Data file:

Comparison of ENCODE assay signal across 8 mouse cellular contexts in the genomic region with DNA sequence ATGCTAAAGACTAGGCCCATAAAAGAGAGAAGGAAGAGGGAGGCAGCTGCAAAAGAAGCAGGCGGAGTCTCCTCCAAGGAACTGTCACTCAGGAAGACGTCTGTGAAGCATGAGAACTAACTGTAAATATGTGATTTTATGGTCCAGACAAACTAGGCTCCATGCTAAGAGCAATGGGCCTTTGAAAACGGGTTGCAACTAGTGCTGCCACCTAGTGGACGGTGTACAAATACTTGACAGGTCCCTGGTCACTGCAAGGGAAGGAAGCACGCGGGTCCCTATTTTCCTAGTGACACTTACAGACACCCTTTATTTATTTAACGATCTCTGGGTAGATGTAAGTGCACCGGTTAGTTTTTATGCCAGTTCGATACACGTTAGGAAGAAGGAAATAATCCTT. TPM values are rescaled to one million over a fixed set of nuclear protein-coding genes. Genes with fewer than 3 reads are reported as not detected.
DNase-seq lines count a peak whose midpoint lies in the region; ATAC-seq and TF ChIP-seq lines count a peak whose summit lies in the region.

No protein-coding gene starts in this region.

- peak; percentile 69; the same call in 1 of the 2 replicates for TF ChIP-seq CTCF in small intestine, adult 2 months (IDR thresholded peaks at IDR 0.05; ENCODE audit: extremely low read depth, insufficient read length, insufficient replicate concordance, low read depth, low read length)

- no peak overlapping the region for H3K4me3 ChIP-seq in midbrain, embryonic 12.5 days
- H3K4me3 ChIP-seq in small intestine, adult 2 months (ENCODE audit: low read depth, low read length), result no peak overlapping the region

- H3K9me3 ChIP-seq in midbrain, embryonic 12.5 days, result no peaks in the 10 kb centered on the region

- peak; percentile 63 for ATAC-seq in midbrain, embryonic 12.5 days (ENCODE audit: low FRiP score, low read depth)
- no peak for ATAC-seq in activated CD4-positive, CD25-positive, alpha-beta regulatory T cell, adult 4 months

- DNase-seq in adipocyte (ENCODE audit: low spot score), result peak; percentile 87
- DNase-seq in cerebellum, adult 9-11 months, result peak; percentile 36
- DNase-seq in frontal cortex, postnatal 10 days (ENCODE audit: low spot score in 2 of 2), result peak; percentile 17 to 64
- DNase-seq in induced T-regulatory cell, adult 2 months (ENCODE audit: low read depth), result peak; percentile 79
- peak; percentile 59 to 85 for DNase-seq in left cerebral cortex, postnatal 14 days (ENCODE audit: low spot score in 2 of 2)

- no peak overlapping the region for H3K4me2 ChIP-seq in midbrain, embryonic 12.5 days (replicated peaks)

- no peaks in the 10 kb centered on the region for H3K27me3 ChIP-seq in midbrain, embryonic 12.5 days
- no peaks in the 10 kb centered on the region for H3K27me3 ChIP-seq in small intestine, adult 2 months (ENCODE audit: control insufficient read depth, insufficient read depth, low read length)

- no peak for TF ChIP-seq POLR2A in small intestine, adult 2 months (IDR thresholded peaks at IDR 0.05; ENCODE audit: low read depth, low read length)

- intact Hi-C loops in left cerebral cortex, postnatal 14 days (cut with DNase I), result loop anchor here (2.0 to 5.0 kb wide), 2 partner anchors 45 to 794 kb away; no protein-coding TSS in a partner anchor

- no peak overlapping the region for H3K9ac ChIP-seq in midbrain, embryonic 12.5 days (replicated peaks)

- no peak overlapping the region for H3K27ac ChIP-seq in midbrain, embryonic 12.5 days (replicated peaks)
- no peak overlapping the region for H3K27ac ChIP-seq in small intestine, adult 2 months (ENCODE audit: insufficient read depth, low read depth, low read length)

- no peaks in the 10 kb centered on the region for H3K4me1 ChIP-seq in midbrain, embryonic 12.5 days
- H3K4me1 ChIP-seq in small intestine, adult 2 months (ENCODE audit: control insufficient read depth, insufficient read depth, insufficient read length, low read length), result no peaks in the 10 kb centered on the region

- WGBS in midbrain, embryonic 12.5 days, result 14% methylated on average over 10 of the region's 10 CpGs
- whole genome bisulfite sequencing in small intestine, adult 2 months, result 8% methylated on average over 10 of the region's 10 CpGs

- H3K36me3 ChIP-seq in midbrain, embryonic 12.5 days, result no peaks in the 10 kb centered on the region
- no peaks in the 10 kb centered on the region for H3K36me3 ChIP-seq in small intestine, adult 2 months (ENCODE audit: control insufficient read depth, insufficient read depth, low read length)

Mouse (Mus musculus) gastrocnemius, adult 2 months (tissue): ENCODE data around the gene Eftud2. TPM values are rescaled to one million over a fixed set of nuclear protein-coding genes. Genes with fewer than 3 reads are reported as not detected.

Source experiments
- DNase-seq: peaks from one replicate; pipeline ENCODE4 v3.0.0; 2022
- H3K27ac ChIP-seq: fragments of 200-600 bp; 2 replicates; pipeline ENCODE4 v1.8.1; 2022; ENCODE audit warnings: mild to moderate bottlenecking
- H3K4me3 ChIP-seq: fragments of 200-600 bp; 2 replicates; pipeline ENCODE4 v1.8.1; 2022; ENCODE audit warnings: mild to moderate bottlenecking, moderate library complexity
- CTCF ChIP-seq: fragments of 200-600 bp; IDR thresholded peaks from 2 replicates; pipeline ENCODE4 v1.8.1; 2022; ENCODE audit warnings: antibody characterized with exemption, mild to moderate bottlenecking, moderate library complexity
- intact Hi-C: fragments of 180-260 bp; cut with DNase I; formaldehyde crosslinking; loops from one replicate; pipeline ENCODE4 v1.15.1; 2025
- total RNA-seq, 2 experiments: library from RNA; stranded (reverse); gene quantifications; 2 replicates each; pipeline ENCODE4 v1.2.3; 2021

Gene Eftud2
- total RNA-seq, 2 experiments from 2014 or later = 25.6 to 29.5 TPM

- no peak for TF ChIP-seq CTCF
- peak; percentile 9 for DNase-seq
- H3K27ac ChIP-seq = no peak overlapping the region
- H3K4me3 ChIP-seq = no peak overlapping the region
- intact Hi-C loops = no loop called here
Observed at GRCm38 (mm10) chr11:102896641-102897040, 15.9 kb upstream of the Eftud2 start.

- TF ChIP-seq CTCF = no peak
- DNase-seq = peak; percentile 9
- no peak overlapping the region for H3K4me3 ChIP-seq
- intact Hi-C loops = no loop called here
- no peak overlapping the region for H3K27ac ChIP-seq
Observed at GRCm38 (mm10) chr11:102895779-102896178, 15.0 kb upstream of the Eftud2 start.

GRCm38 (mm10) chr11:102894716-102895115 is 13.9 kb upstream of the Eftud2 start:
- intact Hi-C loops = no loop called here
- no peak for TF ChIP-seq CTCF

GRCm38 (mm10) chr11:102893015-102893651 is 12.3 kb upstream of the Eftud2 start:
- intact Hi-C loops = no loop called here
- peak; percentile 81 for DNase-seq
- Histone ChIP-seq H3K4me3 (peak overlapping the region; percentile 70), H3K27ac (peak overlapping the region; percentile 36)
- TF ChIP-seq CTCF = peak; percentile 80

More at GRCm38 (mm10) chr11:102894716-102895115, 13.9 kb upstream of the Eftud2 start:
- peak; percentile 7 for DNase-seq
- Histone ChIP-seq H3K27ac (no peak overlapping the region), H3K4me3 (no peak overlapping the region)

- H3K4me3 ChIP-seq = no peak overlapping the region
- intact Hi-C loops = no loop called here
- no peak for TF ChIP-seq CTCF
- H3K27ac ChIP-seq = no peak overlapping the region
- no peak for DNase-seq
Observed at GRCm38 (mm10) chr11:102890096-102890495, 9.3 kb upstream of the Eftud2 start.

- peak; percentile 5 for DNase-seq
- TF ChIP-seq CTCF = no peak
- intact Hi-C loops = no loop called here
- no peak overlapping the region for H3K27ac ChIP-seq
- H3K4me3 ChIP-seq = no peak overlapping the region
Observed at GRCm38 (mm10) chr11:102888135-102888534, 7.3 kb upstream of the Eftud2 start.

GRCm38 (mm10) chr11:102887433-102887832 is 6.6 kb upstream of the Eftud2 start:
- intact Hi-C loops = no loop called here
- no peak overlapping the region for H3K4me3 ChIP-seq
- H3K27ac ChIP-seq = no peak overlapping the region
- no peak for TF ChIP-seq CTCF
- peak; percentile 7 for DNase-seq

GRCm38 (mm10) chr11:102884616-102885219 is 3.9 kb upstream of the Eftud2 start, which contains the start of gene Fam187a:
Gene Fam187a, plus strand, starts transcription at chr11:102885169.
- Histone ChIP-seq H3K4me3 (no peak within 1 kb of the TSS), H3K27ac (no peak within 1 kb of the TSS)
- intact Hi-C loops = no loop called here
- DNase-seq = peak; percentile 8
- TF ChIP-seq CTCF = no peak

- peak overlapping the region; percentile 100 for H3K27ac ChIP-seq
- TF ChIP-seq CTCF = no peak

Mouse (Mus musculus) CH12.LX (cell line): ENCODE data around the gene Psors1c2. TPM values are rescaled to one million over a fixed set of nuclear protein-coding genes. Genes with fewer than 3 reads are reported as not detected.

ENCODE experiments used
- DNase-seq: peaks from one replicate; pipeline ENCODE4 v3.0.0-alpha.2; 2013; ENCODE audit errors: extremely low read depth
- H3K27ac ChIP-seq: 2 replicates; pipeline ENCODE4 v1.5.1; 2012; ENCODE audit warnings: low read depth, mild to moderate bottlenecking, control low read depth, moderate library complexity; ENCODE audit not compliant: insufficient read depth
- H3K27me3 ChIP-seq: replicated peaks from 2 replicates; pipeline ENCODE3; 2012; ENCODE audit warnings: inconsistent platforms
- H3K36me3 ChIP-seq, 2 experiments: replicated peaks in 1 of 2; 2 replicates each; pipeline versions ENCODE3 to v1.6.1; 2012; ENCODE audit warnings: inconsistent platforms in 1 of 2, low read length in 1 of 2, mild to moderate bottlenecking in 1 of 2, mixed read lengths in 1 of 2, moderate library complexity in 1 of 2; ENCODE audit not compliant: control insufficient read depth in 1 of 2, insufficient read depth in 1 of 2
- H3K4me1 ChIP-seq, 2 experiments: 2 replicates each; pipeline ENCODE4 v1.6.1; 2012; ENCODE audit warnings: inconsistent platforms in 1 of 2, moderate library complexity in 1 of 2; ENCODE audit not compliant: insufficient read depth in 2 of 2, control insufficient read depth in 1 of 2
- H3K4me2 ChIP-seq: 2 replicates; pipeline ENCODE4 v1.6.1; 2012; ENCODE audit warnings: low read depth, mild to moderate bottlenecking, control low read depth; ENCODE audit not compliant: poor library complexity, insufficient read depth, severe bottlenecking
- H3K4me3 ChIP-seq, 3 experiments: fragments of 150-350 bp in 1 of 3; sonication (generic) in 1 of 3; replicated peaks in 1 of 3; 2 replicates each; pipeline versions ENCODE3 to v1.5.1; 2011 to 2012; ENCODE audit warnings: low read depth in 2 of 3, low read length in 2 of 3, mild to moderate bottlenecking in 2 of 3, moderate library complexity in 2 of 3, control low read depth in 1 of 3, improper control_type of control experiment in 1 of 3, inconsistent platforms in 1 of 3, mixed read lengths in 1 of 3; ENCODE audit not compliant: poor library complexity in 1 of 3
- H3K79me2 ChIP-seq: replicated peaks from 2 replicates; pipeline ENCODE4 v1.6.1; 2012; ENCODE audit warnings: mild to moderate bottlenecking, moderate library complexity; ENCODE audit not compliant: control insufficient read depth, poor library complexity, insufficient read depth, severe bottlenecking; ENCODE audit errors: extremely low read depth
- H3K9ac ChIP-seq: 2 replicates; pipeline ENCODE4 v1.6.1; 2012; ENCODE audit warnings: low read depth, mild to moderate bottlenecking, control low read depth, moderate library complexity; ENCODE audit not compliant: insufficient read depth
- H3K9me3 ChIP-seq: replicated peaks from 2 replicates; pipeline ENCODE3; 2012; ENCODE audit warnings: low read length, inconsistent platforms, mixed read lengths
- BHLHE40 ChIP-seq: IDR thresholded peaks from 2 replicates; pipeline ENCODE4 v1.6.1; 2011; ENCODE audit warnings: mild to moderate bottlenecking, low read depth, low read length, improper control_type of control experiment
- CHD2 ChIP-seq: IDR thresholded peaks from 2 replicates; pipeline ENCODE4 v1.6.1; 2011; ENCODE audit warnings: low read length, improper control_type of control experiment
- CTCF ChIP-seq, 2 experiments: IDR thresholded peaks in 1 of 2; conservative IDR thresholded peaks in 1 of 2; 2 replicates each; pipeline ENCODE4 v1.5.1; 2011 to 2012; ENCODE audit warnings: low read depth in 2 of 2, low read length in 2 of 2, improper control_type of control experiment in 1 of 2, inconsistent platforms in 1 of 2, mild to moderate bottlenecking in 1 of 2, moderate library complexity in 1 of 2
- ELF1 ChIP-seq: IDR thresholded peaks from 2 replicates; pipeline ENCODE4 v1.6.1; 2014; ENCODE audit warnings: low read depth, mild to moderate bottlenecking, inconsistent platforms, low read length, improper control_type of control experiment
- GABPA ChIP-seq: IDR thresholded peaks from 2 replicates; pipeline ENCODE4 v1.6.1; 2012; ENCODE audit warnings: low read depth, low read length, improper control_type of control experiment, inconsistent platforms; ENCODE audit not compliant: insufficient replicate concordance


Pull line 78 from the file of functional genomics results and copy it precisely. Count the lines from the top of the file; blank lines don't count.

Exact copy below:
- no peak for TF ChIP-seq CTCF